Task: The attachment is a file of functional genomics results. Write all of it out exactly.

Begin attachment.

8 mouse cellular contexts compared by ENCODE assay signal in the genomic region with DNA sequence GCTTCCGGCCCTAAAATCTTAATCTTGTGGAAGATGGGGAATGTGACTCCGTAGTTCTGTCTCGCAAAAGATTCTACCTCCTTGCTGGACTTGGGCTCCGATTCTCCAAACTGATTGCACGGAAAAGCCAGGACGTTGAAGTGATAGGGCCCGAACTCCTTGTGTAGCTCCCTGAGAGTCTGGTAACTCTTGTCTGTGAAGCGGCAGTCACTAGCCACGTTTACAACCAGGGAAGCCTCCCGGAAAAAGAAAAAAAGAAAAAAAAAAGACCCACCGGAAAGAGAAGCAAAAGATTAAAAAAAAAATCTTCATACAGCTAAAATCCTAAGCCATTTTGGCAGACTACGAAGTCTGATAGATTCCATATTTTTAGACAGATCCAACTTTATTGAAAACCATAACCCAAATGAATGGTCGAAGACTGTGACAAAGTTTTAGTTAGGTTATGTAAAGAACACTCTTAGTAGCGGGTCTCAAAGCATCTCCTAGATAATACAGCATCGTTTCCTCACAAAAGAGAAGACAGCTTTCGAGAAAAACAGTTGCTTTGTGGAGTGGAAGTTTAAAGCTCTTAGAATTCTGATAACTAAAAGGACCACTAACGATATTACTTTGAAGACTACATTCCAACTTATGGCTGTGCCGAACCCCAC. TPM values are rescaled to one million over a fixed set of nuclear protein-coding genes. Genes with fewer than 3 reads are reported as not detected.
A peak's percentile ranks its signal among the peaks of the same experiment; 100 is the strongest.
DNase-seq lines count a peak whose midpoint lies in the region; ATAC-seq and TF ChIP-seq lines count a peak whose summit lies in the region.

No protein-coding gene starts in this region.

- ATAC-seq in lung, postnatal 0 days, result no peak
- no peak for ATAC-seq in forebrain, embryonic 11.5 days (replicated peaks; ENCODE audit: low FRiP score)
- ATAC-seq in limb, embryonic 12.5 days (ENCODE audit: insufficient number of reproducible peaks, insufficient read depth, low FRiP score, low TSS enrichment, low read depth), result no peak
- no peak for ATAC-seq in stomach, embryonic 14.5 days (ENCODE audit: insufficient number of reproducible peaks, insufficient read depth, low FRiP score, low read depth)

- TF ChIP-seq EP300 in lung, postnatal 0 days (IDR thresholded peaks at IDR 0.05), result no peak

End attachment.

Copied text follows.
8 mouse cellular contexts compared by ENCODE assay signal in the genomic region with DNA sequence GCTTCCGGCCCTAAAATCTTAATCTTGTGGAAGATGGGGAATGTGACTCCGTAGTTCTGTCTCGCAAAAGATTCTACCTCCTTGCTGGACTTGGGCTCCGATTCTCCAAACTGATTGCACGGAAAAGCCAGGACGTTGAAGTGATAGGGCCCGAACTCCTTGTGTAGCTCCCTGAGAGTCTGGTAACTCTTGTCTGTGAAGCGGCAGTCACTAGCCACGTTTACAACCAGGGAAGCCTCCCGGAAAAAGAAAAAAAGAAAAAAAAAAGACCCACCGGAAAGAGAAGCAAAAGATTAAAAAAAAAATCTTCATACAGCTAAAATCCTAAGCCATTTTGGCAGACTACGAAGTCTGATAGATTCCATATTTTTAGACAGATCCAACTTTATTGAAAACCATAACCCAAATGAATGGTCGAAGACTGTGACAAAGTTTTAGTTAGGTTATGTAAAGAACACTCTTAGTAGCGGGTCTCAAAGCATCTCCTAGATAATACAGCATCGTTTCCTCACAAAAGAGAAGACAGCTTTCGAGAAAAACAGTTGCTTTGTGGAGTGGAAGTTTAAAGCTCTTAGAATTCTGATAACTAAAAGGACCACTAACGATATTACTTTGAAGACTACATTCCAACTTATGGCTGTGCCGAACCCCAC. TPM values are rescaled to one million over a fixed set of nuclear protein-coding genes. Genes with fewer than 3 reads are reported as not detected.
A peak's percentile ranks its signal among the peaks of the same experiment; 100 is the strongest.
DNase-seq lines count a peak whose midpoint lies in the region; ATAC-seq and TF ChIP-seq lines count a peak whose summit lies in the region.

No protein-coding gene starts in this region.

- ATAC-seq in lung, postnatal 0 days, result no peak
- no peak for ATAC-seq in forebrain, embryonic 11.5 days (replicated peaks; ENCODE audit: low FRiP score)
- ATAC-seq in limb, embryonic 12.5 days (ENCODE audit: insufficient number of reproducible peaks, insufficient read depth, low FRiP score, low TSS enrichment, low read depth), result no peak
- no peak for ATAC-seq in stomach, embryonic 14.5 days (ENCODE audit: insufficient number of reproducible peaks, insufficient read depth, low FRiP score, low read depth)

- TF ChIP-seq EP300 in lung, postnatal 0 days (IDR thresholded peaks at IDR 0.05), result no peak